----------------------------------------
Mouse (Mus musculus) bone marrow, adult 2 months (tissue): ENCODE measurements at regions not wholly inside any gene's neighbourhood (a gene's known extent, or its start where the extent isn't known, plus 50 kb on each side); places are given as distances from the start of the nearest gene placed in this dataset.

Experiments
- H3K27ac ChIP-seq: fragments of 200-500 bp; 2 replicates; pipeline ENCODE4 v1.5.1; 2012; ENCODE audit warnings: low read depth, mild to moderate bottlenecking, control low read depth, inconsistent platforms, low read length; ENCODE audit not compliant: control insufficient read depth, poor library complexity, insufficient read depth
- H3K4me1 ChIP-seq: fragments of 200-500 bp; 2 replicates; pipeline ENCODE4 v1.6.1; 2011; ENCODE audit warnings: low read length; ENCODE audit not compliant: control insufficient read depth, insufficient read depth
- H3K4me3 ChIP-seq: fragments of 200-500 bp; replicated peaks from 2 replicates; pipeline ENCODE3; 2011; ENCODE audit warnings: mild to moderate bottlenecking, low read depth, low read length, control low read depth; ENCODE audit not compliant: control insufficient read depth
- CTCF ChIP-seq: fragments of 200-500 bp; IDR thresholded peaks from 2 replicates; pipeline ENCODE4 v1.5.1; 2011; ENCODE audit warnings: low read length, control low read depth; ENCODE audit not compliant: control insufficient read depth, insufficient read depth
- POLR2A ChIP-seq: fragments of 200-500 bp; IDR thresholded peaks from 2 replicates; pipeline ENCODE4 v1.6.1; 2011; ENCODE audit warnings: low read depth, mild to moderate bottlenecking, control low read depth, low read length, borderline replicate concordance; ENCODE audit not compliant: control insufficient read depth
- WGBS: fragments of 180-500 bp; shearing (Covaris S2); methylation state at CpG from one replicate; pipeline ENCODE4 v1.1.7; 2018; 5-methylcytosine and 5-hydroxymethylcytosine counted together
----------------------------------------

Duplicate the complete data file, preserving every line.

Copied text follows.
Mouse (Mus musculus) bone marrow, adult 2 months (tissue): ENCODE measurements at regions not wholly inside any gene's neighbourhood (a gene's known extent, or its start where the extent isn't known, plus 50 kb on each side); places are given as distances from the start of the nearest gene placed in this dataset.

Experiments
- H3K27ac ChIP-seq: fragments of 200-500 bp; 2 replicates; pipeline ENCODE4 v1.5.1; 2012; ENCODE audit warnings: low read depth, mild to moderate bottlenecking, control low read depth, inconsistent platforms, low read length; ENCODE audit not compliant: control insufficient read depth, poor library complexity, insufficient read depth
- H3K4me1 ChIP-seq: fragments of 200-500 bp; 2 replicates; pipeline ENCODE4 v1.6.1; 2011; ENCODE audit warnings: low read length; ENCODE audit not compliant: control insufficient read depth, insufficient read depth
- H3K4me3 ChIP-seq: fragments of 200-500 bp; replicated peaks from 2 replicates; pipeline ENCODE3; 2011; ENCODE audit warnings: mild to moderate bottlenecking, low read depth, low read length, control low read depth; ENCODE audit not compliant: control insufficient read depth
- CTCF ChIP-seq: fragments of 200-500 bp; IDR thresholded peaks from 2 replicates; pipeline ENCODE4 v1.5.1; 2011; ENCODE audit warnings: low read length, control low read depth; ENCODE audit not compliant: control insufficient read depth, insufficient read depth
- POLR2A ChIP-seq: fragments of 200-500 bp; IDR thresholded peaks from 2 replicates; pipeline ENCODE4 v1.6.1; 2011; ENCODE audit warnings: low read depth, mild to moderate bottlenecking, control low read depth, low read length, borderline replicate concordance; ENCODE audit not compliant: control insufficient read depth
- WGBS: fragments of 180-500 bp; shearing (Covaris S2); methylation state at CpG from one replicate; pipeline ENCODE4 v1.1.7; 2018; 5-methylcytosine and 5-hydroxymethylcytosine counted together